So, in order to help you prepare or your first year as a music major, here is some advice.

Plan your schedule before you step on campus.

Time management is crucial to all people, but more so for music majors. Between the hours of rehearsals, managing homework, lessons, and eating, planning a schedule is important. From day one, schedule every minute of every day. Set a time to work on homework daily. Schedule individual practice times, daily. Plan your lunch time, rest/relaxation time, even your naps. If you plan your routine from day one, you are off to a better start than most students.

Music majors must practice.

Private lesson instructors and ensemble directors are not kidding when they say music majors need to practice. And, they are right when they say you should practice two hours daily. Now, this does not have to be two hours consecutive in the day, but it is important. Spend 30 minute on tone exercises and technical etudes. Spend another 30 minutes on scales. All of them. Then, go do something else. Relax for an hour, go eat breakfast or lunch. Get on Facebook. Go to class. Later in the day, come back to the practice room and work on your solo repertoire and ensemble music. And do your scales again.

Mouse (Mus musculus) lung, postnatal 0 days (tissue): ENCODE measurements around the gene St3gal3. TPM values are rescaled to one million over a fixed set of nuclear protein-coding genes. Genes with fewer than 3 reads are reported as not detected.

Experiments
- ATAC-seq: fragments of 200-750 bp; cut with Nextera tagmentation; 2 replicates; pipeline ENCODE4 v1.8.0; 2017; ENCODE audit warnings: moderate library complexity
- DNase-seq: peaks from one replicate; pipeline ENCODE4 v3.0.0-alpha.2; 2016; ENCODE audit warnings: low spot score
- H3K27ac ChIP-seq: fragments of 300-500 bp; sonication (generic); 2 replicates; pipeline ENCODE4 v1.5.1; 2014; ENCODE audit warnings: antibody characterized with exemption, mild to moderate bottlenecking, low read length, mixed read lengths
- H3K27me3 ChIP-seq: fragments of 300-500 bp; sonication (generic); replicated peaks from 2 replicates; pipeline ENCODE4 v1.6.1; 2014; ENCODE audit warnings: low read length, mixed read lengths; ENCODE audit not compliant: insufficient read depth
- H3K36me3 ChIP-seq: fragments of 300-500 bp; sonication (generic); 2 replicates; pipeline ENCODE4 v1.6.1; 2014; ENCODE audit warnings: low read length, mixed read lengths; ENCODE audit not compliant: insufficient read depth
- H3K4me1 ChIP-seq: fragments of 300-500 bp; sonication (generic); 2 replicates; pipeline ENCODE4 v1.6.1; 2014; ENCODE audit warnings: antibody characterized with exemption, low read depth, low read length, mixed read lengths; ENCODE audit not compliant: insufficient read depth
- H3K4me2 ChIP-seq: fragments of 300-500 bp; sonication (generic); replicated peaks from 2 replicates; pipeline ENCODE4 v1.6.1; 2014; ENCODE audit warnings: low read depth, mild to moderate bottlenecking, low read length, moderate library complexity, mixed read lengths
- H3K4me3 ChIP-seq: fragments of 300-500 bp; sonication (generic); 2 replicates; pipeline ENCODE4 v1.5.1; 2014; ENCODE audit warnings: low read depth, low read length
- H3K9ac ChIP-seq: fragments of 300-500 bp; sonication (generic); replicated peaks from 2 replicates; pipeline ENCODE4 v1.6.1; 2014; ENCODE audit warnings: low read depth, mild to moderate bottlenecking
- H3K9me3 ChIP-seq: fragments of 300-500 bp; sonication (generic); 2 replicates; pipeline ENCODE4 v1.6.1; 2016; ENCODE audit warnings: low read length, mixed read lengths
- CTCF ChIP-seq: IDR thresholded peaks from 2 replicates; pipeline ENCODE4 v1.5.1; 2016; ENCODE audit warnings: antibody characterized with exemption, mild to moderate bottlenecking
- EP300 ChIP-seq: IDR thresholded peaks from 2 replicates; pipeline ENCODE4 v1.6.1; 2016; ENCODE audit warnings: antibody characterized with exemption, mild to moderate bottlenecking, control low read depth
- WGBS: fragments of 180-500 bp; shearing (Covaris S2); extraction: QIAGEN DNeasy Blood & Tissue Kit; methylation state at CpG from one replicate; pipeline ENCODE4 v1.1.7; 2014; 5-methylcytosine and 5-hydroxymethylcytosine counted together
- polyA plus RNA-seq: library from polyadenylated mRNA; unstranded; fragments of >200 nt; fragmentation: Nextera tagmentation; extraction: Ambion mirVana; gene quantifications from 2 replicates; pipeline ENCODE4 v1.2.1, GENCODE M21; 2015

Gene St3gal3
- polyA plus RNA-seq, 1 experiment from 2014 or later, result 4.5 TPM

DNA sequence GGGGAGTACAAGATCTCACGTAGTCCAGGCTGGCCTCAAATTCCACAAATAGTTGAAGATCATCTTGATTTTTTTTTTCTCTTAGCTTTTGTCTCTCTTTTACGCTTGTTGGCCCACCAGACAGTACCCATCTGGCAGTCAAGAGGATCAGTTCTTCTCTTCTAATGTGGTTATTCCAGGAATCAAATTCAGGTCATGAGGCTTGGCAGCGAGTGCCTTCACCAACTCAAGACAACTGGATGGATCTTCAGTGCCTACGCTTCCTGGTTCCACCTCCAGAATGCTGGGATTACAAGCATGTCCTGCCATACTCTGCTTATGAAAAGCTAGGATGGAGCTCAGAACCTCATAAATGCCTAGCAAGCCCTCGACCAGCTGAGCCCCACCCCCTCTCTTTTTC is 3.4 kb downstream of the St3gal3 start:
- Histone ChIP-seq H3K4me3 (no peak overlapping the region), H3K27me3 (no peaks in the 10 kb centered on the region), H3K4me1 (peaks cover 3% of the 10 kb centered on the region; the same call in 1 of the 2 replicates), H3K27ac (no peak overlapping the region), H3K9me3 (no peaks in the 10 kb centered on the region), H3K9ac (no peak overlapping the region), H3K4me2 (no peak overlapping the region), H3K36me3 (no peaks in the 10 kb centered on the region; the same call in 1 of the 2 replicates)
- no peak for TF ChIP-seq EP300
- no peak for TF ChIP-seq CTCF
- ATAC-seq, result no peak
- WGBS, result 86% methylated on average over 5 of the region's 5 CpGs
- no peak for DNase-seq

Note: Ensemble rehearsals do not count as individual practice time.

Set a homework routine.

The great thing about classes in college is that you schedule them. From day one, you know what classes are suppose to meet when. Well, you are suppose to know at least. With this knowledge, here is a tip: do homework daily. One of the most powerful concept that I learned from an influential professor was “constant contact with the subject matter brings true knowledge.” Simply put, music majors must regularly participate in studies of all subjects. For example, if you have College Algebra on Monday, Wednesday, and Friday, make sure you schedule time to review materials on Tuesday, Thursday, and on day over the weekend. Schedule this time. You should do something in every class everyday, whether it is attend class or review the material from the day before. Even it is going over your notes again, contact every subject daily.

Remember, take time to relax and refresh.

Building relationships with people and enjoying life will benefit all other parts of your life. Having a community of people to share life with, to discuss problems, or to just to hold you accountable will be a value asset during your college years. In other words, be a young adult. Hang out with your friends, play video games, attend concerts. Yes, take care of your course work and practice time, but also be sure to be a human being. Schedule regular time off to exercise, go enjoy the outdoors, or just take a nap. While it is important to study and fulfill your duties of a music major, your mental and emotional health are just as important.